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Malaria and Mosquitoes

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Malaria is a disease that is caused by various Plasmodium microorganisms. It is passed to humans and other vertebrates by mosquitoes, who are hosts to the malaria parasite. Malaria is a devastating disease, affecting over 219 million people in 2010. In that same year, it is reported that between 660,000 and 1.2 million people died of malaria. The vast majority of malaria victims are children in poverty-stricken regions of Africa and Asia.

Discovering the Correlation Between Malaria and Mosquitos

The term malaria comes from the italian words, ‘mala aira’ which means bad air. The disease had been associated with travel to a swampy or marshy area. In 1989, Sir Ronald Ross, a physician from Scotland, was able to complete the Plasmodium lifecycle in mosquitoes. For this discovery, Dr. Ross was awarded the Nobel Prize in 1902.

The Lifecycle of the Malaria Parasite and its Host

The malaria parasite, Plasmodium, is transmitted from a female mosquito (Anopheles) when she feeds. She transmits a sporozoite form of the parasite; a mobile, adult form that is almost ready to reproduce, into the new vertebrate host. This sporozoite travels through the blood stream to the liver. Once it reaches the liver it reproduces and the immature form that emerges is called a gamete. When a mosquito then bites an infected person, the gametes, which are in the blood stream, are taken along with the blood the mosquito eats. When the gamete reaches the belly of the mosquito, it matures and then travels to the mosquito’s salivary glands. From there, it is injected into a new host when the mosquito bites another vertebrate.

Malaria Risk Areas

  •  Mexico (moderate)
  • Central America (moderate)
  • South America (moderate to high)
  • Southeast and Southwest Asia (high)
  • Africa (high)
  • Middle East (moderate to high)

Malaria was once prevalent in more northern hemisphere regions, but is rarely seen in these areas now.

Symptoms of Malaria

Malaria can be difficult to diagnose as its symptoms can mimic many other illnesses. Additionally, malaria can be dormant for a season, but symptoms may return at a later date. This is called a relapse. Malaria symptoms begin between 8 and 25 days after initial infection. The following is a list of malaria symptoms.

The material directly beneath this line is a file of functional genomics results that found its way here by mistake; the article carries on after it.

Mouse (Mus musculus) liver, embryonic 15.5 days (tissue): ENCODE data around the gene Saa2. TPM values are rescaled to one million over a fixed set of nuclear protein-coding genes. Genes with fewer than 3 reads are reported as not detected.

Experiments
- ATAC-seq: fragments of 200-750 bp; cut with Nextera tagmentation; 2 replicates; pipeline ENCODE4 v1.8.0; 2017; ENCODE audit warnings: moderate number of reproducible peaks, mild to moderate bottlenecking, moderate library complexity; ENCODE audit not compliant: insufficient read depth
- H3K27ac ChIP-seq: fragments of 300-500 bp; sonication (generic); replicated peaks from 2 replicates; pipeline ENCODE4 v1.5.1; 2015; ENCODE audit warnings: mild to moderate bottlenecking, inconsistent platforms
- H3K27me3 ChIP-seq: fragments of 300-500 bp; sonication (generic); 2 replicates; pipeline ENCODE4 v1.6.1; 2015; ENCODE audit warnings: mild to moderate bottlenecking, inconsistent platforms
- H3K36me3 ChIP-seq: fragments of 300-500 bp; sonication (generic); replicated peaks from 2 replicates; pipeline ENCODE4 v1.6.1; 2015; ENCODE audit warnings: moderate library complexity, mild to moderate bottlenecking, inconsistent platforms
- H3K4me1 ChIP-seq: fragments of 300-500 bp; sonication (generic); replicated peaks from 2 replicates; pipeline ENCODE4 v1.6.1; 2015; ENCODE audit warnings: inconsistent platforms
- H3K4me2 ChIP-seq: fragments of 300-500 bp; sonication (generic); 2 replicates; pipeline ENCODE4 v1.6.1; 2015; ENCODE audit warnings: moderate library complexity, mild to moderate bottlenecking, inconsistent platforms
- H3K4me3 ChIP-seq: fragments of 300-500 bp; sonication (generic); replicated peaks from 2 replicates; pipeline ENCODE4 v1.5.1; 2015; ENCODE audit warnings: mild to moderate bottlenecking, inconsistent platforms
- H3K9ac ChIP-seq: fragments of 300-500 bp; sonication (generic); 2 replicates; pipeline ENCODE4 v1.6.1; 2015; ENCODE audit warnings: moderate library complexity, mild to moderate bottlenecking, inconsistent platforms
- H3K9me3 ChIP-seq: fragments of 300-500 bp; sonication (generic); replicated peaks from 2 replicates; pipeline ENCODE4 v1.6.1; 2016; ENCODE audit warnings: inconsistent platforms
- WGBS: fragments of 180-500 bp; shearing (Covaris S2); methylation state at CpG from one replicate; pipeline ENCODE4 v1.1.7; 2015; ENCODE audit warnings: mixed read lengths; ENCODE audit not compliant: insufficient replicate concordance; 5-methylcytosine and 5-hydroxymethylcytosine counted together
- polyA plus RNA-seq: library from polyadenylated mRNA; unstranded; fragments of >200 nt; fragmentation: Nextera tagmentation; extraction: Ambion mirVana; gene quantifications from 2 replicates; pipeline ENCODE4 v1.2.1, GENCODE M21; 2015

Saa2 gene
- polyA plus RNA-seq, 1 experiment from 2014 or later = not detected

• severe weakness, inability to walk
  • loss of consciousness or goes in and out of consciousness
  • low blood pressure
  • inability to eat
  • difficulty breathing
  • kidney failure
  • circulatory shock
  • two or more seizures
  • pulmonary edema
  • fever
  • headache

If malaria is suspected, a blood test is needed to confirm it. However, many patients in high risk malaria locations are not able to afford this test or it is not possible due to lack of equipment or trained workers who can diagnose malaria. It is now common to treat a disease that is presenting as malaria, regardless of a positive malaria test.

Preventing Malaria

The best way to prevent malaria is to get rid of mosquitoes or stop them from biting. Only female mosquitoes bite, and they most commonly feed in the evening so any campaign designed to eradicate malaria through lowering the number of mosquitoes or mosquito bites needs to focus on controlling nighttime insect behavior. Among the most popular and effective programs to lower malaria levels by controlling mosquitoes are:

  • Introduction of mosquito nets for nighttime use
  • Use of insect repellant
  • Coating of walls with insecticide
  • Eradication of stagnant water that attracts mosquitoes

Several groups exist today with the sole purpose of eradicating malaria. Currently there are a few malaria vaccines being developed and tested for future use. With control of mosquitoes and treatment of current malaria cases, complete eradication of this devastating disease is possible.

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